Likewise, let’s say that once the spiders are below half their hit points, someone could scare them off with an intimidate check or something. Again, simple (I know some games include just this sort of rule, but I’m writing for every game right now) and easy. When a spider gets below half its hit points, I might call out to the player that the spider is growing more hesitant and defensive and they might be able to drive it off. We don’t need to talk about rules or DCs. I just need to tell them that it is possible to scare the spider away. If someone does something clever (“I wave my torch in its face, screaming and shouting at it”), I can give a bonus.

So, structure elements and unique rules should be as small as possible and kept out of the player’s way as much as possible. Remember, all of the rules are just tools for you, the DM, to determine what happens when the players do things. I would love to give a simple set of rules and instructions for building structure elements, but there aren’t any. Not GOOD ONES anyway. Because they are unique, the accomplish what you need them to accomplish, and they don’t get in the way by doing more than that. So, you’ll just have to wing it. You’ll get better at them as time goes on. Have fun. The nice part about them is no one but you has to see them, so no one will know if you do a bad job and have to scrap it.

Ongoing Example: The Chase

I am not going to spell out all of the mechanics of the chase in every given system, but I am going to discuss how I would build the unique elements and the structure element. First, let’s review what I need.

First of all, I need to be able to keep track of the race. Specifically, I need to know when the assassin reaches the finish line. And I also need to know how far from the assassin the heroes are. But, looking at what I’ve come up with so far, I actually DON’T need to know when the assassin reaches the finish line. I’ve scripted the whole chase in terms of where the assassin is going to be. Market, Side Street, Horse Street, Winding Street, Bridge to Crimetown, Crimetown Street, Back Alleys, Crimetown Market. That is eight total scenes or “rounds” of play, right? But maybe I want to stretch things out a little. Let’s say the Market and the Crimetown Street are two rounds, so I have a nice, even ten rounds of play. Why? Because I like round numbers. They are easier to work with. Doesn’t matter. The point is, I know when the assassin gets into the bar because he just keeps chugging away for ten rounds, right? If the PCs don’t stop him, he’s gone.

But I need to know when the PCs are on top of him. For that, I need to measure the distance between the PCs and the assassin. I could do it in feet and consider relative speeds and all that crap, but due to the environment, no one is really moving at their top speed unless they are sprinting. The assassin won’t sprint. He’s pacing himself, navigating, and blazing the trail and he isn’t as hardy as the heroes. So actual speeds don’t matter. So, I just decide to arbitrarily measure the thing in “lead.” How much of a lead does the assassin have?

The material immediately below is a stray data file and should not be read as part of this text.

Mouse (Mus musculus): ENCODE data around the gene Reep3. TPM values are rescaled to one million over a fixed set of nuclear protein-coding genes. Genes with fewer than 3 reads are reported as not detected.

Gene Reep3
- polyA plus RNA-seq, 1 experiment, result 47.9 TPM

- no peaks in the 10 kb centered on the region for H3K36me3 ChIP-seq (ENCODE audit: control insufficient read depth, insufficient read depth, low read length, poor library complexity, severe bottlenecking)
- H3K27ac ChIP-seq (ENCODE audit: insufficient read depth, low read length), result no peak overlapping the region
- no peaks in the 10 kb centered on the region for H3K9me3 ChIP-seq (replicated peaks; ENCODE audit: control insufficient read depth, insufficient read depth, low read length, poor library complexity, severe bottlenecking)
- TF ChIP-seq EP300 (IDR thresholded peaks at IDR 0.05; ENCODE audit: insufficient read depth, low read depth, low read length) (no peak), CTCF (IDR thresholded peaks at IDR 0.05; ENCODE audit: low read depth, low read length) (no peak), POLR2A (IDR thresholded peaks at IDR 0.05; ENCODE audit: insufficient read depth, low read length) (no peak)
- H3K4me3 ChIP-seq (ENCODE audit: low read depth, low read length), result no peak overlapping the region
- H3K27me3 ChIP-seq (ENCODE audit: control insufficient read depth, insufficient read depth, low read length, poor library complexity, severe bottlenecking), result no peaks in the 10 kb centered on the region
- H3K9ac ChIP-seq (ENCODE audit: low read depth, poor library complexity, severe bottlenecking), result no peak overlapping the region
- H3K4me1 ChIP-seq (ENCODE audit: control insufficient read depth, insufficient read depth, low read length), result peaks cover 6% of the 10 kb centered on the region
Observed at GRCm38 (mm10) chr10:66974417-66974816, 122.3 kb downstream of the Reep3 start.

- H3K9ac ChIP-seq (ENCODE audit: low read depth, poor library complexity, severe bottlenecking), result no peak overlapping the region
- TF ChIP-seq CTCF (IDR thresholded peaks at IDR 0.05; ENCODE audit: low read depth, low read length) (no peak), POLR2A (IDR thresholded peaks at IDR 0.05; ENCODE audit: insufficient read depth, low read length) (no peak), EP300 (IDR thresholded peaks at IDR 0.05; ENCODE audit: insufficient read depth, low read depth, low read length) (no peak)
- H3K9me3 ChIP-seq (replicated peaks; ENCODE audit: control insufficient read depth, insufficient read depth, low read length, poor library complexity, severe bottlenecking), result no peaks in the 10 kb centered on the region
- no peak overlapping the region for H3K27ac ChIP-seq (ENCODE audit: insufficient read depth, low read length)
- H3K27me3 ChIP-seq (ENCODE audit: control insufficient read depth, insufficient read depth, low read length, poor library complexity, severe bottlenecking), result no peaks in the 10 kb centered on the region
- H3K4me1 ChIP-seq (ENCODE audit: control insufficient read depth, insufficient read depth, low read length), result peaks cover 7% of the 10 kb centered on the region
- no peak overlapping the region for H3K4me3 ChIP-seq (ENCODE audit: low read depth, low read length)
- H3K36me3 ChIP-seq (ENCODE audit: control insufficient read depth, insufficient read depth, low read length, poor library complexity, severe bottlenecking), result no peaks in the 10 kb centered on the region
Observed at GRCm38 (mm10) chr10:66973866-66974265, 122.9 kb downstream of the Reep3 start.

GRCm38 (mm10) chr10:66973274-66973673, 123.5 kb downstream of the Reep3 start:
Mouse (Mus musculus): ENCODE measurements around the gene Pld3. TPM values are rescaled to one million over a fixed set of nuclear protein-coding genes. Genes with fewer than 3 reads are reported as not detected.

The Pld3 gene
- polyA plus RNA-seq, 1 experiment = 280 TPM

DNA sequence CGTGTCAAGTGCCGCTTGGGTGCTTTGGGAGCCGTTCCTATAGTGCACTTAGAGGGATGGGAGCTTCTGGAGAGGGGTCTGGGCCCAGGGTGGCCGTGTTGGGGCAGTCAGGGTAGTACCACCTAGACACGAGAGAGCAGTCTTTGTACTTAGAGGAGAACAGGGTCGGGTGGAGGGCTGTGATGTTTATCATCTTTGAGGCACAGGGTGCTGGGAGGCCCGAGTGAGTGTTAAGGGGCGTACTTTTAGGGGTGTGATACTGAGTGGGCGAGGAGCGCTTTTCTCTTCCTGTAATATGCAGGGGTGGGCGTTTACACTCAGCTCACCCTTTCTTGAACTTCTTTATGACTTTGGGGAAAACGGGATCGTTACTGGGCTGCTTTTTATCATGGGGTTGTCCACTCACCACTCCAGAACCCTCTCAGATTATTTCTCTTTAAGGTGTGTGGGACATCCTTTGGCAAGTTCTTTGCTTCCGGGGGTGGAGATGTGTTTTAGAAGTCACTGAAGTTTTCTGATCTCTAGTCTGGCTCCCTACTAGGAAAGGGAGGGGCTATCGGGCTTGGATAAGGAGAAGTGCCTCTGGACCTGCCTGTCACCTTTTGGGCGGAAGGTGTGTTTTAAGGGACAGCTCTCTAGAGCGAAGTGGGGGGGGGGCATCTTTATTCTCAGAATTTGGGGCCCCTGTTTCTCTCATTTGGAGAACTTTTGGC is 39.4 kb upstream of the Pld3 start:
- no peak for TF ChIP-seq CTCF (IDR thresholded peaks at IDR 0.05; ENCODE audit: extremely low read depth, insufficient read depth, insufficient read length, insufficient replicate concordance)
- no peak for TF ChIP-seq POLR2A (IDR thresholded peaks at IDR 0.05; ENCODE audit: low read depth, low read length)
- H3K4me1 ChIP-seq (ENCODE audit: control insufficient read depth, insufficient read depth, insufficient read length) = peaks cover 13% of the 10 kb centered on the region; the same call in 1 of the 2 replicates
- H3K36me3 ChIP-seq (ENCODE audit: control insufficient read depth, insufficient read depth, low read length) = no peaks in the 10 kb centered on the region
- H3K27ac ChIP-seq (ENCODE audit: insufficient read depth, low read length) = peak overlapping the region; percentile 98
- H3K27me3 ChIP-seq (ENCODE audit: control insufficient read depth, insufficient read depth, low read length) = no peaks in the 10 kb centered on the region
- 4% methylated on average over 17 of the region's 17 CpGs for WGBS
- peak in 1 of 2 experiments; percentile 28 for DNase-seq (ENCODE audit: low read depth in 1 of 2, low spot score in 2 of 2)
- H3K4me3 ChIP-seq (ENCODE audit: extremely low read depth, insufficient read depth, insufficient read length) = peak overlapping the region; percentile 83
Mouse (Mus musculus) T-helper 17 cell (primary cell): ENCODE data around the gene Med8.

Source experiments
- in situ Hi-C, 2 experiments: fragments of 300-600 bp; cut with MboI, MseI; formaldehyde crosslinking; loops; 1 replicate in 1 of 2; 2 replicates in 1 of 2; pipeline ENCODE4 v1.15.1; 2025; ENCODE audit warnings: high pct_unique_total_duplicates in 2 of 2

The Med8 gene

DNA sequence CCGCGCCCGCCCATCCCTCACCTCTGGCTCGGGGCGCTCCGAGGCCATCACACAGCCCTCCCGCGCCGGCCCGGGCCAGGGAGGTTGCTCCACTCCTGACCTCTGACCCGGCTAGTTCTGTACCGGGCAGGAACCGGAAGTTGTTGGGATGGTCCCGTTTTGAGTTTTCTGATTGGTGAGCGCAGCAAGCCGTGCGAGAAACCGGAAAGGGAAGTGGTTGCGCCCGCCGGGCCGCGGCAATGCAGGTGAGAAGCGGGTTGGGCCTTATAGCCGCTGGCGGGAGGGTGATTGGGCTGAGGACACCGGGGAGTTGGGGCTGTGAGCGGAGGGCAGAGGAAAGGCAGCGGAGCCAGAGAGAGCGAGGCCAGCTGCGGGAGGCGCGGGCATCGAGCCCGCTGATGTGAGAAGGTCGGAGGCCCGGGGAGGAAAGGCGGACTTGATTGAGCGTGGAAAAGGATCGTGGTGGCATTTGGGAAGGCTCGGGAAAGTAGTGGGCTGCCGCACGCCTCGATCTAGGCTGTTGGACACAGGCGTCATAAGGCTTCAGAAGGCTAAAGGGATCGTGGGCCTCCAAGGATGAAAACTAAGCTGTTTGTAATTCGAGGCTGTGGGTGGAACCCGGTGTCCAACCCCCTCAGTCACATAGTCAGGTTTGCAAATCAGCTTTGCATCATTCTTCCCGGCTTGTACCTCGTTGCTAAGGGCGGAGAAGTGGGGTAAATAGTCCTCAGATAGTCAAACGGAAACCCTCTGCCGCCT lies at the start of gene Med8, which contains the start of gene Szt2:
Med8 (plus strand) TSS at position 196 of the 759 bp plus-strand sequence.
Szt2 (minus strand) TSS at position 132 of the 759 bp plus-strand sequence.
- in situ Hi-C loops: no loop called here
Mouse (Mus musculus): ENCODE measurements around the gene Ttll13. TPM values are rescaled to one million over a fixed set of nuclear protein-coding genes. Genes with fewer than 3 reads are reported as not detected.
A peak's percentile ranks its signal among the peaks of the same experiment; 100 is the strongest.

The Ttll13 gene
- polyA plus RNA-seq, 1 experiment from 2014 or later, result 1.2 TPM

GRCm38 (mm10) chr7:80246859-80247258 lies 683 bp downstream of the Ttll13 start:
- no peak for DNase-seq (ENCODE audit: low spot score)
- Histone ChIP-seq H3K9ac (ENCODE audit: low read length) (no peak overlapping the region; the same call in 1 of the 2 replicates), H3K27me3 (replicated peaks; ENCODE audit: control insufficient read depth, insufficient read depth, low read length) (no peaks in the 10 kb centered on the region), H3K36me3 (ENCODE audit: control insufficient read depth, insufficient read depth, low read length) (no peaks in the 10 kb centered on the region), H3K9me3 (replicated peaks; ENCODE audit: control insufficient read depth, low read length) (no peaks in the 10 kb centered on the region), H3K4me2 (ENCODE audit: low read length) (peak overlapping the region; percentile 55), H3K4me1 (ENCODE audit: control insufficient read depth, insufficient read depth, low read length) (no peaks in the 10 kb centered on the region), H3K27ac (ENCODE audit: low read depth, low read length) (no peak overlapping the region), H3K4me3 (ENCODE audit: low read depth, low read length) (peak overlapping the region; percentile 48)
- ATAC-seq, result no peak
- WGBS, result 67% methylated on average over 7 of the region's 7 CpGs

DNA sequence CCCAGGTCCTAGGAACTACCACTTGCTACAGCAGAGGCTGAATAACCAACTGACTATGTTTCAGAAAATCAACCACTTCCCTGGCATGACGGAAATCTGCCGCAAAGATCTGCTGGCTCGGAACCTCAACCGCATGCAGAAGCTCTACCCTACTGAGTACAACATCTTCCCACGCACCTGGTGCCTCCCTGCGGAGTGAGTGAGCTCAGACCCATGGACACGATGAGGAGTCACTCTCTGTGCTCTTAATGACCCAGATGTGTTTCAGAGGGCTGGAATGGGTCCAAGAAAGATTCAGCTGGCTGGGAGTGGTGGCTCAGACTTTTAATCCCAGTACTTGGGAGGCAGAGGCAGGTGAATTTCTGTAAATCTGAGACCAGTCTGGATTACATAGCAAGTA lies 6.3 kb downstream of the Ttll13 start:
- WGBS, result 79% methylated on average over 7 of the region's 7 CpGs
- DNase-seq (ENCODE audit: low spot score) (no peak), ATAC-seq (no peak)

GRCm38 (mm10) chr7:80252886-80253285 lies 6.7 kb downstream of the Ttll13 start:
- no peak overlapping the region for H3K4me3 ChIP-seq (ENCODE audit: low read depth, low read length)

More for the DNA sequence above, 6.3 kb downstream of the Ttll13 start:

This Simple Image is Why I'm An Awesome DM

Visual Aid: This is What Makes Me an Awesome DM

You know what’d be neat? If I had a visual aid. Suppose I marked off a piece of paper in spaces and put the assassin at the end. Each space represents some arbitrary amount of lead. If I don’t want a visual aid the players can see, I can just use numbers. PC 1 is 8 spaces behind the assassin. PC 2 is 5 spaces behind the assassin. And so on.

Each time the PCs take an action to increase their speed relative to the assassin, they move ahead a space. Each time the PCs take an action that requires them to stop (firing an arrow, throwing a spell, climbing up to the roofs), they lose a space. Simple as that. Again, the players don’t need to know these rules. It is helpful to see the visual aid, but they shouldn’t be playing the visual aid.

If all the heroes drop off the back of the chase (more than 10 spaces away), the assassin escapes. Moreover, if the assassin reaches Crimetown (across the bridge) and no one is in the front half of the board, he tries to vanish. The heroes each get a tricky check to spot him, but if they don’t, he vanishes. The same occurs in the Crimetown Back Alleys. If anyone is on the rooftops, they get a big bonus on the check.

That seems pretty reasonable. So, how much of a lead should the assassin start with? Well, we want him to be catchable, but ideally, we want him to be catchable near the end of the race. What is the minimum number of spots someone can speed themselves up?